Prof Neal accepts there is going to be “thumb-twiddling” among some contact tracers as “we have surplus capacity”, which, he argues, is needed.“We’re better doing it this way,” he adds. “It’s the only way to get on top of it very fast.”

But such an approach naturally comes at a cost. NHS Test and Trace reports that out of the total 87,639 contacts who have been reached during the first two weeks of the programme, 9,997 of these were contacted by tracers outsourced to Serco. The remaining 77,000-plus contacts have been reached by Public Health England and council-led local health protection teams, who, only now, are being called upon to help get the system going.

This raises the raises question of whether 27,000 staff are needed at the national level and why the government has opted for outsourcing, instead of building on public sector expertise from the very beginning, argues Sir Chris Ham, the independent chair of Coventry and Warwickshire Health and Care Partnership.

“The government has tried to respond in a very centralised fashion throughout the pandemic, rather than recognising what the NHS can do at a local level,” he tells The Independent, adding that public health directors were “astonished” back in March when the government first asked Deloitte and Serco to implement the early tracing system, rather than turning to local authorities.

He points to the example of Germany, with its devolved system of governance across the country’s 16 states, where local leadership has been trusted with leading the local response, helping to deliver a system that puts England’s to shame. “What the pandemic is showing up is the very deep seated weaknesses in the system of government, which relies far too much on Whitehall and Westminster and doesn’t recognise and value what can be done locally, and much effectively.”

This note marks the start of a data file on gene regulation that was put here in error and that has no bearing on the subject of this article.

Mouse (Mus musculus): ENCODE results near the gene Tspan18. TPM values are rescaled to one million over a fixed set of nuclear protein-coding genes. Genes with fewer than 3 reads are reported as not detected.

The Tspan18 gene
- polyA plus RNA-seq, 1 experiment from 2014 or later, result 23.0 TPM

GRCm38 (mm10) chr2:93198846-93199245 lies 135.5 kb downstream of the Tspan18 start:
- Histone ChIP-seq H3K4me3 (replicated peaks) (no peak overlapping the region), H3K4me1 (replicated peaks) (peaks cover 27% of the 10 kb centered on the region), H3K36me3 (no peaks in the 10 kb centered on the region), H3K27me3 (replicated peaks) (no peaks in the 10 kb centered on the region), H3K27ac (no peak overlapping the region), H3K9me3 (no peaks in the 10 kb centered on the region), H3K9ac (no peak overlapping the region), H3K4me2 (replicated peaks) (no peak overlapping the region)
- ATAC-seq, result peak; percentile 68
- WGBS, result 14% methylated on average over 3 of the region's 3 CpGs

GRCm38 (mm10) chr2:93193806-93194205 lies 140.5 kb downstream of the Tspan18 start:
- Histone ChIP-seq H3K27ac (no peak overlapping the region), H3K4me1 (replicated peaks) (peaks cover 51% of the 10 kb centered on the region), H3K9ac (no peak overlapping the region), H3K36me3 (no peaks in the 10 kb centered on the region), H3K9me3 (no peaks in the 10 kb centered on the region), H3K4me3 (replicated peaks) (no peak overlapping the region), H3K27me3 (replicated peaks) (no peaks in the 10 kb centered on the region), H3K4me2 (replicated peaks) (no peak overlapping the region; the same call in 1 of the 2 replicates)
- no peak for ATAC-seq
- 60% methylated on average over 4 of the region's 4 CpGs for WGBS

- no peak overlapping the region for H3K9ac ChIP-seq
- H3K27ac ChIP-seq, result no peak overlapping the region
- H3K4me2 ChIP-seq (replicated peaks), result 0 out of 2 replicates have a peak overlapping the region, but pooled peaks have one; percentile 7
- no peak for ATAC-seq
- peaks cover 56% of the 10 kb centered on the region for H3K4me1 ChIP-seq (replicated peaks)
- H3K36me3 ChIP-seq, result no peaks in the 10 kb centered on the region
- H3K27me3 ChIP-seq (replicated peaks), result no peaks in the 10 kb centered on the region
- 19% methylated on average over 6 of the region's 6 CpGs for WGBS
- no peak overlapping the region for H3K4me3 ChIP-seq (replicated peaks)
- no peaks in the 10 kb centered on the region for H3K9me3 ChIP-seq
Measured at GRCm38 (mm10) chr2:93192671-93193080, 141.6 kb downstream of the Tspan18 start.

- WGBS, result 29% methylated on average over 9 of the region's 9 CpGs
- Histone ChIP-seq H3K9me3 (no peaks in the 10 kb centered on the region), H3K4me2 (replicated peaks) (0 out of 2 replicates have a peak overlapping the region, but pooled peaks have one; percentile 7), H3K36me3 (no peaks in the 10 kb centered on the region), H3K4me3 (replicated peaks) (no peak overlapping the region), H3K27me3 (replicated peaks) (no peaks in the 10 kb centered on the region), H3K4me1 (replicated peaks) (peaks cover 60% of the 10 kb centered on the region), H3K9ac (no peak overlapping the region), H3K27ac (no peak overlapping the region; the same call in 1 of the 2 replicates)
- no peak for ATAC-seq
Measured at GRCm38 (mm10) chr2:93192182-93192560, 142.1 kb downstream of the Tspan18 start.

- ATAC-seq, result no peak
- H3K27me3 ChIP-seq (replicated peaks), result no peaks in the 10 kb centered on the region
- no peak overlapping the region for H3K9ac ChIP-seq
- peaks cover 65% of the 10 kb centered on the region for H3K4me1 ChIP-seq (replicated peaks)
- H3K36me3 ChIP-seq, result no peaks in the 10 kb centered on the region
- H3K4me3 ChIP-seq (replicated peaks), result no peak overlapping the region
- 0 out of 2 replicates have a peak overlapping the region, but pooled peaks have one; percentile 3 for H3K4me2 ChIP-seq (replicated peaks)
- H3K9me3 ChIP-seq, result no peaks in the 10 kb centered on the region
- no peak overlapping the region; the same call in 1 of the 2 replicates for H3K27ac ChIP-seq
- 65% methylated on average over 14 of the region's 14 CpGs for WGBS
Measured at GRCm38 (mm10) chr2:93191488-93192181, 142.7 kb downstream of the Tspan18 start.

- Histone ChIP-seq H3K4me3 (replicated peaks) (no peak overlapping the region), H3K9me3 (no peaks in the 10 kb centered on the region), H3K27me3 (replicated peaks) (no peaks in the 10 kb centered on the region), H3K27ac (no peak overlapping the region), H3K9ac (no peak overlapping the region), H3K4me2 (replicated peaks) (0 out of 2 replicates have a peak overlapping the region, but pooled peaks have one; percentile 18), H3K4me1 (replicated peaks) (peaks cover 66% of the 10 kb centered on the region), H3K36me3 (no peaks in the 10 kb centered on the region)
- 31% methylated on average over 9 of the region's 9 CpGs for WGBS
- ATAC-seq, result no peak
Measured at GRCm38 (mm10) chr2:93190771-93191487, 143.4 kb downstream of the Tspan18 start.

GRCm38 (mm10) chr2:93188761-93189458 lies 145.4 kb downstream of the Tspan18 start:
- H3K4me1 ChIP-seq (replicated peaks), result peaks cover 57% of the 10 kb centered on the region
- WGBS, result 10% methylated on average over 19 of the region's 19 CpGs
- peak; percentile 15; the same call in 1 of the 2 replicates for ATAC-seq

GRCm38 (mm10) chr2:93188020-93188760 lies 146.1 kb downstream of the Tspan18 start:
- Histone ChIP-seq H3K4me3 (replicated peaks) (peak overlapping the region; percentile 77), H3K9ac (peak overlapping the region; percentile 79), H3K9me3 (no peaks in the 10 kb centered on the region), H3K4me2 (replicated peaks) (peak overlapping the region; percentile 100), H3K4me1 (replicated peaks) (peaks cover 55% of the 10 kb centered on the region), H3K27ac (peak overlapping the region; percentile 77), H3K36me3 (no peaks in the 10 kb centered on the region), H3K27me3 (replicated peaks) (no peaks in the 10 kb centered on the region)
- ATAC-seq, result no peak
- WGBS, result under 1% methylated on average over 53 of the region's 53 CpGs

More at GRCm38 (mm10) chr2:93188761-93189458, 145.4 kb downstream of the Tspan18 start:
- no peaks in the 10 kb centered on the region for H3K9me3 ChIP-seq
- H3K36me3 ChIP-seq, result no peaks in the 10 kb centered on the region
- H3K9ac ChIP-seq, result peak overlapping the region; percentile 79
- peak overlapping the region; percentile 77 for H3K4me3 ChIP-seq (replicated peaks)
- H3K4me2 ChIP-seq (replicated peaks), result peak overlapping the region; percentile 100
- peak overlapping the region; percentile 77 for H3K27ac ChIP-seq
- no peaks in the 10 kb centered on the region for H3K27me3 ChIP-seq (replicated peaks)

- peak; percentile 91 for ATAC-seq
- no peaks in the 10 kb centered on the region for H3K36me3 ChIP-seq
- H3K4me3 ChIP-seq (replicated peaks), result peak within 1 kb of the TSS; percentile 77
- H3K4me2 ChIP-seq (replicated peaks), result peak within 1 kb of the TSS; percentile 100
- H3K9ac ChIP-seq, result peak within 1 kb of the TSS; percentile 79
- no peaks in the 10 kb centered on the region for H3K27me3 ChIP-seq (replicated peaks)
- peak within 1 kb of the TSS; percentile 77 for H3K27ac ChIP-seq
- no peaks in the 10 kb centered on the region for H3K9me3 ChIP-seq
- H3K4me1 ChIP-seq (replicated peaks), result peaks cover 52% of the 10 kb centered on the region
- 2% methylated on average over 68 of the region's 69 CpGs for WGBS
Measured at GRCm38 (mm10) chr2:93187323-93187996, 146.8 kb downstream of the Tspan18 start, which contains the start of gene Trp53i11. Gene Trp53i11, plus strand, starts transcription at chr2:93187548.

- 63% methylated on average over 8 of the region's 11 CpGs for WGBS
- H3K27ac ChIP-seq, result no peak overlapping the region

The most recent Sage report on Test and Trace, released on 17 June, echoed this sentiment. It concluded that “key components of this system are themselves based on outsourced services, are fragmented, suffer from poor data linkage, and do not provide an integrated system based on the existing public health and NHS infrastructure”.

It added that in order for the system to be efficient, there must be “a requirement for a 24-hour turnaround from sampling to test result precipitating contact tracing”.

Labour MP and shadow minister for the Cabinet Office Rachel Reeves has criticised the government for its “obsession with outsourcing”, telling The Independent “it is in fact the achievements of public services which have delivered almost 9 in 10 successful contacts of those at risk of Covid-19”.

The government has outsourced parts of the test-and-trace service to a number of private companies (POOL/AFP via Getty Images)

“We would urge the government to learn swift lessons and utilise the existing expertise we have within our public services because as the evidence shows it leads to better outcomes as well as value for money.”

In response, the government said the claims made against the contact tracing system do not reflect the scale of work being carried out, and that it was working to improve the programme.

A spokesperson for the DHSC said: “NHS Test and Trace has already helped to stop more than 100,000 people from unknowingly spreading the virus.

“We have over 27,000 fully trained contact tracers in place who receive the initial contact and escalate cases to local public health protection teams where necessary, as part of our integrated system.

“With rates of infection relatively low it is entirely right that some call handlers have spare capacity. As restrictions lift and people return to a more normal way of life, the role of contact tracers and social distancing measures will be even more vital.”

When contacted for comment, Sitel told The Independent it supported the response provided by the DHSC.

A Serco spokesperson said: “In just four weeks we mobilised many thousands of people which is a huge achievement and we are focussed on ensuring that our people are able to support the government’s programme going forwards.”